Job analysis has been described by some as the basic activity of human resource management.(1) Others, like Riggio,(2) suggest that job analysis is the starting point for nearly all personnel functions. In local government, informal job analysis occurs regularly when a department head tells an elected official about the need for a new position or when a supervisor making a hiring decision must decide what questions to ask potential hirees. Such activities do not simply occur in a vacuum. Indeed, informal job analysis is probably the norm in many small local governments where the resources to conduct a formal job analysis do not exist.
Deciding to conduct a formal job analysis is rather like deciding to clean out your attic. Generally, you have put it off so long that you are now forced to do it and you know there will be family squabbles about what you can get rid of and what you must keep. The Mobile County, AL Personnel Department, a civil service agency representing about 5,000 employees in 20 separate governmental entities, opted to conduct an analysis of some 500 job classifications. Formal job analysis had been regularly conducted for the validation of selection and promotion procedures in certain critical areas using a model proposed by Menne, McCarthy and Menne.(3) The decision was made to undertake an analysis of the entire classification system in an effort to address employee concerns in a variety of areas. Most of the concerns brought by employees dealt with improper classification and lack of perceived internal pay equity. The Mobile County Personnel Department also saw an opportunity to expand the validation of selection and promotion procedures, reduce the number of job classifications and to enhance the performance appraisal system. It became apparent to the department staff that a unified job analysis approach would be the most efficient, economical and practical means of addressing all concerns while still adhering to necessary legal and technical standards.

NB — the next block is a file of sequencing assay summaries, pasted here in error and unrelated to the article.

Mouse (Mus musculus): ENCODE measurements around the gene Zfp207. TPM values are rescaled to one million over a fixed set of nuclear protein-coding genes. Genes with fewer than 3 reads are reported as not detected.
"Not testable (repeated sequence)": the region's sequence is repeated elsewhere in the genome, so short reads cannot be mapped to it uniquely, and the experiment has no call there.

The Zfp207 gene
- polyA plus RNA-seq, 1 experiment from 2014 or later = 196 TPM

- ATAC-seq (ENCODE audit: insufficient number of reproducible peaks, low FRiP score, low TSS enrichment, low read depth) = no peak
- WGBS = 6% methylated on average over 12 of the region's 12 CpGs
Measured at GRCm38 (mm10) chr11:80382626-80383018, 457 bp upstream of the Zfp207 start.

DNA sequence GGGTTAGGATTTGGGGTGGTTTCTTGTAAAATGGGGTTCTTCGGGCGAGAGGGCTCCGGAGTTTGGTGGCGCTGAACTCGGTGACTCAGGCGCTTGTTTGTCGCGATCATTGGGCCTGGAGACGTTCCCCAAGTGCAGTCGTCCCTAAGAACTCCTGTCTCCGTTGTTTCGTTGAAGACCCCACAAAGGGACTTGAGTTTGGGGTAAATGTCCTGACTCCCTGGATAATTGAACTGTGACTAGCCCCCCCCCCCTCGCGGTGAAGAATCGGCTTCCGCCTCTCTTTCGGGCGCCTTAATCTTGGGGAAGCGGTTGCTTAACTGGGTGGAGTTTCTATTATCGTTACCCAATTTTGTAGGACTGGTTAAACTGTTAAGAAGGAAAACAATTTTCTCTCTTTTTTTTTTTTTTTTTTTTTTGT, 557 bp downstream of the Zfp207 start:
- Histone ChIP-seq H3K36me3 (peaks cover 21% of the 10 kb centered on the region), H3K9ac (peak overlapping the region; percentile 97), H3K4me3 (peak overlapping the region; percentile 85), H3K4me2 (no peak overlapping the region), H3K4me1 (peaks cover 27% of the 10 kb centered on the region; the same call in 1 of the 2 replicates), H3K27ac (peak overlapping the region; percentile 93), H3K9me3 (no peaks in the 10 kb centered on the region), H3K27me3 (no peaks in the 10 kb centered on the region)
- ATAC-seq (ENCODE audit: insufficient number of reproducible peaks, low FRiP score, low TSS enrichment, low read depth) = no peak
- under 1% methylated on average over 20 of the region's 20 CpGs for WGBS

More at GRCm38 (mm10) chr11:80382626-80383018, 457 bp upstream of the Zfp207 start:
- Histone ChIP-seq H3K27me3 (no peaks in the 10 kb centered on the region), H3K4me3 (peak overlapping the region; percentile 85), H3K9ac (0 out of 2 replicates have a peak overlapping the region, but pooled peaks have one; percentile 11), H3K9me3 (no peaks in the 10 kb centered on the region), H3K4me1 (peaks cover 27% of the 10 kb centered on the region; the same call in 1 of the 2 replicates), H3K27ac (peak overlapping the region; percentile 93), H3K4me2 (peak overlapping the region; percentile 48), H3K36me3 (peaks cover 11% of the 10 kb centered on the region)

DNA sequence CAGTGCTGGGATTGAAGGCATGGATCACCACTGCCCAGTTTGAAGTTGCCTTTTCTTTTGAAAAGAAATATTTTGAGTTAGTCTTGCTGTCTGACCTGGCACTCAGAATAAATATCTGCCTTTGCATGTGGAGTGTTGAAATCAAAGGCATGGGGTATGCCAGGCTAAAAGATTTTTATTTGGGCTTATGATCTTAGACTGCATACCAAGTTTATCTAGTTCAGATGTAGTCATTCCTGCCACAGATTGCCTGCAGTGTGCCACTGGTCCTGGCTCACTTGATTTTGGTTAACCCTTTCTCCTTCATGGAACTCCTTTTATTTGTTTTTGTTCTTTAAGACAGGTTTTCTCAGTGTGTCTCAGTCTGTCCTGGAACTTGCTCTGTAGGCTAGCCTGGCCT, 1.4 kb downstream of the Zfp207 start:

Development of the Job Analysis Questionnaire
A review of a number of existing job analysis instruments was conducted. These included the Critical Incident Technique(4) and the Position Analysis Questionnaire.(5) In our search to find an approach that might meet all our needs we strongly considered the Versatile Job Analysis System (VERJAS) as described by Bemis, Belenky and Soder.(6) These authors demonstrated that a comprehensive approach to job analysis was practical and that such data could be applied to a wide range of personnel management decisions. In the end, however, we decided to develop our own job analysis instrument. Some of the existing instruments were simply too long or complicated to be used for a variety of job classifications. Others required too much creative narrative writing on the part of employees. A major consideration was that the instrument should lend itself to data analysis by computer The ratio of project staff workers to employees necessitated this, since the goal was to survey all employees and not just a sample of workers from each job classification.
The development of the in-house job analysis questionnaire took approximately six months. Quantification of data, where practical, was given high priority to ensure as much objectivity as possible. Attempting to make the document readable for a wide range of employees was given much attention. Customized data analysis programs were written and tested. Much effort was devoted to concerns addressed in the Uniform Guidelines on Employee Selection Procedures.(7) The final questionnaire consisted of eight sections as listed in Table 1.
Job duties consisted of broad dimensions of work associated with various jobs. In order to help employees organize their jobs, a list of job duties was provided to employees. The list was generated from job descriptions and other documents on file with the department. The list consisted of job duties like "Typing," "Firefighting," "Counseling" and "Testing. …